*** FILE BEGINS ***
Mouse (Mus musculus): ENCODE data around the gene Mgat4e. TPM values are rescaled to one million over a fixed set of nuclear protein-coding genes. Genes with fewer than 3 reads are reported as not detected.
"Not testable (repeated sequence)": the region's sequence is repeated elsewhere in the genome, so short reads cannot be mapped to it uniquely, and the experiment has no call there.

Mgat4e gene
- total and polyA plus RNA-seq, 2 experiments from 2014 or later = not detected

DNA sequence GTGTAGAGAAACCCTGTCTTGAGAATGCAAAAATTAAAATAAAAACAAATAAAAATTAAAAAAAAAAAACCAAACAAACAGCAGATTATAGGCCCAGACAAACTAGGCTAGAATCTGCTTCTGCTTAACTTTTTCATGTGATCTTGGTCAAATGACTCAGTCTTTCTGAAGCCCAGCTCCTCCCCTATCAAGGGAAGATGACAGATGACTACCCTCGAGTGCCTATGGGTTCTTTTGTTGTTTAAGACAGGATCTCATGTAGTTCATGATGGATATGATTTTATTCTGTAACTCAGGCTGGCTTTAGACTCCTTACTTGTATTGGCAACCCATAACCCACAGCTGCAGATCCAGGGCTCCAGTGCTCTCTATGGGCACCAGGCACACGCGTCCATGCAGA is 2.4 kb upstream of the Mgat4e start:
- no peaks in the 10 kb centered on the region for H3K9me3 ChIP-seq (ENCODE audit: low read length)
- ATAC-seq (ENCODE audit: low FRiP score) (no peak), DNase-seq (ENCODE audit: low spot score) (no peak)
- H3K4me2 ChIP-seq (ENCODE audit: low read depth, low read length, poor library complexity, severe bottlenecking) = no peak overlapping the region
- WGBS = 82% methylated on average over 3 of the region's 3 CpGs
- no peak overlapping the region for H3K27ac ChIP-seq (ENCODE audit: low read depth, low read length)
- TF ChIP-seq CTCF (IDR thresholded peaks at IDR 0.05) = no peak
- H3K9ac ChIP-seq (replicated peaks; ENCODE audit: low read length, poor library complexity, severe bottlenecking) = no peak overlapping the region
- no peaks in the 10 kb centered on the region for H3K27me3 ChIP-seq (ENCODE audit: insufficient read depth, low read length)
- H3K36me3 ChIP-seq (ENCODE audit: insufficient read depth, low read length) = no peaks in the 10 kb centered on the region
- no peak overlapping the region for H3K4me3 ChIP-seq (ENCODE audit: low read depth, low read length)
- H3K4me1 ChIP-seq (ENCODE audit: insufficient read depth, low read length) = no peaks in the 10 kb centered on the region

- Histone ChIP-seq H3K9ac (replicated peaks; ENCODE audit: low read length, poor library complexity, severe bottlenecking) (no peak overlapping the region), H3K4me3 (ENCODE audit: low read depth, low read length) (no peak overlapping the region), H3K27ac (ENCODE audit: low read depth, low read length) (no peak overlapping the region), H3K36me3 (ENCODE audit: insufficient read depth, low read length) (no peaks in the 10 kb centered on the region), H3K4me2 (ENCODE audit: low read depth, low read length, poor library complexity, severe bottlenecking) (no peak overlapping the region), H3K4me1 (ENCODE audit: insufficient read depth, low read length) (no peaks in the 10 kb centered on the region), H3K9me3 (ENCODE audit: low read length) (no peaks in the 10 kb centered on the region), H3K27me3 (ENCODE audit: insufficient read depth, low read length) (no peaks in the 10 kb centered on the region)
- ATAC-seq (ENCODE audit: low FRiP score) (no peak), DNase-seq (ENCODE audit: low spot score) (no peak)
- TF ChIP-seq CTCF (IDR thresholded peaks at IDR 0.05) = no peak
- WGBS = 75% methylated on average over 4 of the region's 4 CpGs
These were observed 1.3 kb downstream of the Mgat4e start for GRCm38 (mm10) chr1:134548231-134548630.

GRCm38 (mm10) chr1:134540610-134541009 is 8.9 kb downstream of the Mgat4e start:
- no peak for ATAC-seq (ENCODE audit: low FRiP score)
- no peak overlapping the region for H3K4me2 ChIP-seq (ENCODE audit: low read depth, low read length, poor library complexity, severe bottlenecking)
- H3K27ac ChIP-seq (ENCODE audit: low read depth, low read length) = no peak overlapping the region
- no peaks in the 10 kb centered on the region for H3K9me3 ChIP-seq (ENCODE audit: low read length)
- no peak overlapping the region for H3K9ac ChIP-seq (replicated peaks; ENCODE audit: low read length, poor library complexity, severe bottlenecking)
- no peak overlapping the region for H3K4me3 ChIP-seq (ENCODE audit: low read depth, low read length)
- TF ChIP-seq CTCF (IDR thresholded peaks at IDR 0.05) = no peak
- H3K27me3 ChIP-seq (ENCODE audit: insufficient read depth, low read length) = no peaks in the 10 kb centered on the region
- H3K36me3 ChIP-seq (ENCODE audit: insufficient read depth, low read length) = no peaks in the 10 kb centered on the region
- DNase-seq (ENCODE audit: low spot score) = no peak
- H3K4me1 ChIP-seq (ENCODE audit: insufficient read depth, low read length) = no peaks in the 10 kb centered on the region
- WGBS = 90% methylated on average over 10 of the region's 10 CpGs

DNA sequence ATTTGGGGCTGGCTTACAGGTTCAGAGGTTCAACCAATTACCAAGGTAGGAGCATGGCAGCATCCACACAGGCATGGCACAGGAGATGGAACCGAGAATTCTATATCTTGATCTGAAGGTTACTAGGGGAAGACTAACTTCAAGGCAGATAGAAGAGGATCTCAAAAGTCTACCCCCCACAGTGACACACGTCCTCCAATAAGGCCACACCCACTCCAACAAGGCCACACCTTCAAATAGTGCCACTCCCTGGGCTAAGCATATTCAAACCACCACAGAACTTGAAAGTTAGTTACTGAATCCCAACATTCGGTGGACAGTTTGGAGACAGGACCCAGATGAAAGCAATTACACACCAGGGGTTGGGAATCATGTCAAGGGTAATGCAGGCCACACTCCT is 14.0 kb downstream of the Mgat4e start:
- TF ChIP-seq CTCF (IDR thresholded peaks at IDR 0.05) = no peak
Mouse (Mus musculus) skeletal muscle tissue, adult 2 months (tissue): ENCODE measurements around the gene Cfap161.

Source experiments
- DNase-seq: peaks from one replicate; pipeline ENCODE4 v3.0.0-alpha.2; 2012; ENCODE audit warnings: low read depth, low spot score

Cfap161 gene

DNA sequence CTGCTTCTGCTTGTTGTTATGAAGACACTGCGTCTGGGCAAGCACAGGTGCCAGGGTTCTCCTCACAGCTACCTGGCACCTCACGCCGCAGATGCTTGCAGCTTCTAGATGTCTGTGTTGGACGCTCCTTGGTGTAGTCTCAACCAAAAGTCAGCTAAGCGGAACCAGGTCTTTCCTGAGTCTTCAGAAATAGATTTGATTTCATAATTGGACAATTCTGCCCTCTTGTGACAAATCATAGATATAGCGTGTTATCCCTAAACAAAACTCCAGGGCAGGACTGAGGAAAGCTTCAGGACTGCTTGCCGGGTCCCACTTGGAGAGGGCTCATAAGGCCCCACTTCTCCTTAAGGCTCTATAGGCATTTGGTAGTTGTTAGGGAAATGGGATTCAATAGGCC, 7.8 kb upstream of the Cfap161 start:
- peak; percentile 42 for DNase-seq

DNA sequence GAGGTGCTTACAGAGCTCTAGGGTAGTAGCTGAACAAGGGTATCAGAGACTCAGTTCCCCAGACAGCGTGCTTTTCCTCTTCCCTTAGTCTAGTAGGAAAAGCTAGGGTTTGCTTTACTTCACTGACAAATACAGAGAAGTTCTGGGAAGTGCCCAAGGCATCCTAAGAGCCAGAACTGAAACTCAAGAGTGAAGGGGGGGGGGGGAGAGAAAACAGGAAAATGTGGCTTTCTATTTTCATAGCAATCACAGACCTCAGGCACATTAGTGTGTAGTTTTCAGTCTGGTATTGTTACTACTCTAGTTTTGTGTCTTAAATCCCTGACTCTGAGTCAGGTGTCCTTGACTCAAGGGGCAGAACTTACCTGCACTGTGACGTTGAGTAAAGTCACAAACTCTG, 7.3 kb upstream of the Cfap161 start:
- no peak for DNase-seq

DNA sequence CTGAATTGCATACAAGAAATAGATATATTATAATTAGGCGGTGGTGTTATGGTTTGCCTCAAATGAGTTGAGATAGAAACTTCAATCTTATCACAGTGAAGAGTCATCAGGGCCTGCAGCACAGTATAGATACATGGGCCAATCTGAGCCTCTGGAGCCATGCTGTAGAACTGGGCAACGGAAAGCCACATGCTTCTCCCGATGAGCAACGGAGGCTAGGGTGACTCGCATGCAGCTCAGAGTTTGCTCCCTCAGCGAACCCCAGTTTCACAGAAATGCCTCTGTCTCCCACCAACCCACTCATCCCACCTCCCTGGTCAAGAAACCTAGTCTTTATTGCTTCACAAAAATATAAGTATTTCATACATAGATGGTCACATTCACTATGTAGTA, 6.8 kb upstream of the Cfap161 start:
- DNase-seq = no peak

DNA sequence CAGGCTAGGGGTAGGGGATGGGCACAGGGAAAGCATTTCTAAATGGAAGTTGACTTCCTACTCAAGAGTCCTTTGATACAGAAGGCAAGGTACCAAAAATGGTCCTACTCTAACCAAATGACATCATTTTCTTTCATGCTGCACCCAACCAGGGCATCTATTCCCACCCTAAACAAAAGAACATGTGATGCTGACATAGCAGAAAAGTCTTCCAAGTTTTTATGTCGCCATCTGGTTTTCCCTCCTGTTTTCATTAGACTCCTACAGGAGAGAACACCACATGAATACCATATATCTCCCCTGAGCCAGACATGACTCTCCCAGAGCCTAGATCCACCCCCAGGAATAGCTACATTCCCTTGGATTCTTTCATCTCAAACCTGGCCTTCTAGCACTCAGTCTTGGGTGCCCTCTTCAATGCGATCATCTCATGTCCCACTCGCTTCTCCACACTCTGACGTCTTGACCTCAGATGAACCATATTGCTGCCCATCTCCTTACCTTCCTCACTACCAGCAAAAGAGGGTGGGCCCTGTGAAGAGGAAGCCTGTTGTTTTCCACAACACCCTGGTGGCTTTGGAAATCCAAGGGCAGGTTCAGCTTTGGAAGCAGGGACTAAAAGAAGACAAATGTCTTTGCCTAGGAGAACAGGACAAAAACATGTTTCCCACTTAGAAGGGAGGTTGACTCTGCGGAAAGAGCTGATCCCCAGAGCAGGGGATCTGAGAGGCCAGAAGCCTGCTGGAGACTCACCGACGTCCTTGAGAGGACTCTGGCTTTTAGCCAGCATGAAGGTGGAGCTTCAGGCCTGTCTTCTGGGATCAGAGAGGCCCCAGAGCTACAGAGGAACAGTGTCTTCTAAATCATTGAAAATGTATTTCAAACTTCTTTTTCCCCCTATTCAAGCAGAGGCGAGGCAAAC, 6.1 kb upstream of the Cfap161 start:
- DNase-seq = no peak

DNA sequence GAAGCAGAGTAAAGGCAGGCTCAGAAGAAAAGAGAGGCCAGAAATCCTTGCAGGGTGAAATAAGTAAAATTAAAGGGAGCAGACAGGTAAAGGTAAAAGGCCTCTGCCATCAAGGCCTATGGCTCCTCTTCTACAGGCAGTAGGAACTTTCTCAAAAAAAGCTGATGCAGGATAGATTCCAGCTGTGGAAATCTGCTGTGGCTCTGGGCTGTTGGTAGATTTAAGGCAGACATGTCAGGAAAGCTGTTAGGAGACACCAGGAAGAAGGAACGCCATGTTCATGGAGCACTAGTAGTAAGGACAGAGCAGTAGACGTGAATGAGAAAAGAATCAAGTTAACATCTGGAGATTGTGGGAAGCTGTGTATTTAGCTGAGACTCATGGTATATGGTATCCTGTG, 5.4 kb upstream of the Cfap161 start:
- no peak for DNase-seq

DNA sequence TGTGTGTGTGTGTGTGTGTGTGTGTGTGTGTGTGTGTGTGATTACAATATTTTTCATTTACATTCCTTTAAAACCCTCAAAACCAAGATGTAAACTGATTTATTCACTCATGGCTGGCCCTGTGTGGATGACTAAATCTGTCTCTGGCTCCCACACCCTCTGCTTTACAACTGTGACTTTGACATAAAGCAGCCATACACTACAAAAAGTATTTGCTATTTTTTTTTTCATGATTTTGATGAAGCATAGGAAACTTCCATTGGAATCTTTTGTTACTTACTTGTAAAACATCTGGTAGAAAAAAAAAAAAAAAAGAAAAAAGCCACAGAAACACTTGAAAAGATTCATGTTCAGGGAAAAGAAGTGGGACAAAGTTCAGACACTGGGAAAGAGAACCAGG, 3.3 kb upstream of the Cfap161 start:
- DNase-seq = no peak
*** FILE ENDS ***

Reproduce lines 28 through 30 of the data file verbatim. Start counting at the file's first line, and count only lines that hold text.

- no peak overlapping the region for H3K4me3 ChIP-seq (ENCODE audit: low read depth, low read length)
- TF ChIP-seq CTCF (IDR thresholded peaks at IDR 0.05) = no peak
- H3K27me3 ChIP-seq (ENCODE audit: insufficient read depth, low read length) = no peaks in the 10 kb centered on the region